Roger Dixon

Roger Dixon, head of the Accelerator Division, wrote this column.

With this column I am closing the books on my last 10 years as Accelerator Division head. While I will be staying on in the position until my successor is fully on board, this is my final column for Fermilab Today. It has been quite a ride. For my entire tenure I’ve felt that nothing is beyond the capability of the Accelerator Division. The talent that resides in the division is phenomenal. It has often seemed that my primary job was to to give the reins to the stallion while providing some gentle nudges in one direction or another. The AD collider effort succeeded spectacularly, setting record after record for delivered luminosity, while the division simultaneously finished construction of NuMI, commissioned the high-energy neutrino beam, ran MiniBooNE, maintained the accelerator complex and carried out an accelerator R&D program.

When I arrived in my new position I was confident that we would soon be on the steeper part of the luminosity curve for the Tevatron collider. At the time I was quoted in a FermiNews article as saying, “We’ll meet our goals and I hope go beyond them, and after a few years there will be some real heroes, and nobody will have much even noticed that I was here. If I’m successful.” We were successful, but I failed to remain incognito. I received too much credit for the increasing luminosity. Fortunately, the real heroes, and there are many of them, have also been given some of the credit they deserved. My contribution was to approve and facilitate the positive improvements that clever AD personnel conceived. In other words, I allowed the good things to happen while a strong scientific, engineering and technical staff created and implemented them.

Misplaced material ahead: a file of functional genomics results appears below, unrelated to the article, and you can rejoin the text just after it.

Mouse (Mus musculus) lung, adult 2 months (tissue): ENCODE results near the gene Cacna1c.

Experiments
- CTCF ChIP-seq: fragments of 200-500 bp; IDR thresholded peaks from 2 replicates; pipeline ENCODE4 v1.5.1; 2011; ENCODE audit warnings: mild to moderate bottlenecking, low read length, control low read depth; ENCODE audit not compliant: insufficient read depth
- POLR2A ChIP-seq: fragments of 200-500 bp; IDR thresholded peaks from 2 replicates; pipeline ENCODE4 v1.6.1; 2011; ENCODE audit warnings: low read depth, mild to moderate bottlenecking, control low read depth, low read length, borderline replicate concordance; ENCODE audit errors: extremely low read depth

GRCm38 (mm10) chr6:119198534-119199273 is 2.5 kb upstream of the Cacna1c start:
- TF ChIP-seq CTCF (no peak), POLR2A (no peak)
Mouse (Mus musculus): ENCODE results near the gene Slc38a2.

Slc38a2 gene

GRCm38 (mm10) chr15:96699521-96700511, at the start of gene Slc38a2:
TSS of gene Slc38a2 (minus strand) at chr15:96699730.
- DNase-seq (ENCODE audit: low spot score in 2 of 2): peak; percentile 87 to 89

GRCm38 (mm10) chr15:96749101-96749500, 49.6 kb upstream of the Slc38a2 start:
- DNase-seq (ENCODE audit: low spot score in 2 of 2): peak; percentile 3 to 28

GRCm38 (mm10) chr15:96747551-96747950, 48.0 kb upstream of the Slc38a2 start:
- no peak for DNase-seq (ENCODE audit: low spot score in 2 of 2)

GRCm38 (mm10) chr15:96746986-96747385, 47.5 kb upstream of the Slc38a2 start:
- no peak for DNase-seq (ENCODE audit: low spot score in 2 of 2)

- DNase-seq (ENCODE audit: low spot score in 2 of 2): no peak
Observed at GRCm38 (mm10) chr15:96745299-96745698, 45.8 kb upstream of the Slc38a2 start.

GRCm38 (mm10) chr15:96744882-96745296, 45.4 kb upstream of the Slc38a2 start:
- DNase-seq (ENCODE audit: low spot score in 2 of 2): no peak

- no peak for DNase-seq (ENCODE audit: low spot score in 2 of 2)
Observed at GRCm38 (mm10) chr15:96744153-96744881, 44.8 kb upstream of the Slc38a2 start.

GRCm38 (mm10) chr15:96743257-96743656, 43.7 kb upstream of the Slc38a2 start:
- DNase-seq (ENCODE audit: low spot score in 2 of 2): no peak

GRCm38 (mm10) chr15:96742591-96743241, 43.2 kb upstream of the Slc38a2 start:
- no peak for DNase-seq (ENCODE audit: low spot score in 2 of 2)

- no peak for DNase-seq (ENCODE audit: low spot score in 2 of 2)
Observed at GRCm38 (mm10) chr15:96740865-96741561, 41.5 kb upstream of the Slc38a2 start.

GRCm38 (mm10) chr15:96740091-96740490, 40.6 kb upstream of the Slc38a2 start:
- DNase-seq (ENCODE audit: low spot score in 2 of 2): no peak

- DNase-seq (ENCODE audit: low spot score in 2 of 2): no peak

For more than a year the Accelerator Division has been engaged in upgrading the neutrino beam power for the NOvA experiment, beginning work for a strong program in muon physics and carrying accelerator R&D to the next level. The problems are different and very challenging as we move toward the Intensity Frontier. We have more projects than ever, and we have fewer people to work on them. Fortunately, AD people are as talented as ever, and I am confident that they will help create an exciting future for the laboratory. I have been doing this job for a long time, more than twice as long as anyone else ever has. It is clearly time for me to let someone younger and more limber than me ride the stallion toward the new frontier while I settle down on a rock to solve some old puzzles and tame some mountain goats.